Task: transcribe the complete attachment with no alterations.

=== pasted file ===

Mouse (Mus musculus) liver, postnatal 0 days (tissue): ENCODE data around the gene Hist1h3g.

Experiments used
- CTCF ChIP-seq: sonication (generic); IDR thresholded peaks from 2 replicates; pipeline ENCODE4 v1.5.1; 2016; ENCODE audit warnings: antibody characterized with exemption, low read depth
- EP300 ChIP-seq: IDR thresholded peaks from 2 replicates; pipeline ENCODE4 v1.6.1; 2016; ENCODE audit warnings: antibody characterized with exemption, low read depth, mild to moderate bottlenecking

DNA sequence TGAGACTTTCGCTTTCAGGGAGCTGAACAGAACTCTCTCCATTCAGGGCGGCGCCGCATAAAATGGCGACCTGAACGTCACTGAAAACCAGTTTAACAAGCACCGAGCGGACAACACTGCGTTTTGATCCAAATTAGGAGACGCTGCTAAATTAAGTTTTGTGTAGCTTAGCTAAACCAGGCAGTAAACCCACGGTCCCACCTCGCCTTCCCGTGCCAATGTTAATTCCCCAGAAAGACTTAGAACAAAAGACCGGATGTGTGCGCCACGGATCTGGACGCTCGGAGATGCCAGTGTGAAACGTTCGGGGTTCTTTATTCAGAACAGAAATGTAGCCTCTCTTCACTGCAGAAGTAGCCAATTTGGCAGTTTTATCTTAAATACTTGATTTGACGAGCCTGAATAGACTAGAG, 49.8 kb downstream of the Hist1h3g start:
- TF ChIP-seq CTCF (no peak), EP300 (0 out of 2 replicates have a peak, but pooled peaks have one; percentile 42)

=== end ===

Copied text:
Mouse (Mus musculus) liver, postnatal 0 days (tissue): ENCODE data around the gene Hist1h3g.

Experiments used
- CTCF ChIP-seq: sonication (generic); IDR thresholded peaks from 2 replicates; pipeline ENCODE4 v1.5.1; 2016; ENCODE audit warnings: antibody characterized with exemption, low read depth
- EP300 ChIP-seq: IDR thresholded peaks from 2 replicates; pipeline ENCODE4 v1.6.1; 2016; ENCODE audit warnings: antibody characterized with exemption, low read depth, mild to moderate bottlenecking

DNA sequence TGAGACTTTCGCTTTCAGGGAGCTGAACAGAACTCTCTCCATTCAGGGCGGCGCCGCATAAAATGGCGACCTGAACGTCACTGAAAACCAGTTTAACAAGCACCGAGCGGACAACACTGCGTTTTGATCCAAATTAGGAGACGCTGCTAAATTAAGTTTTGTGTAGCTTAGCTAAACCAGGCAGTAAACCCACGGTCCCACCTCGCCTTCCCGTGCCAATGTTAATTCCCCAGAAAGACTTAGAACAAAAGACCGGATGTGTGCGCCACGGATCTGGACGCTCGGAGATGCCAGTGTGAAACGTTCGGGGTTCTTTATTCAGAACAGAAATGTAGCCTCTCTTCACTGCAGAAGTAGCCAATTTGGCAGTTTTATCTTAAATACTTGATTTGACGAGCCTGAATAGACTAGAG, 49.8 kb downstream of the Hist1h3g start:
- TF ChIP-seq CTCF (no peak), EP300 (0 out of 2 replicates have a peak, but pooled peaks have one; percentile 42)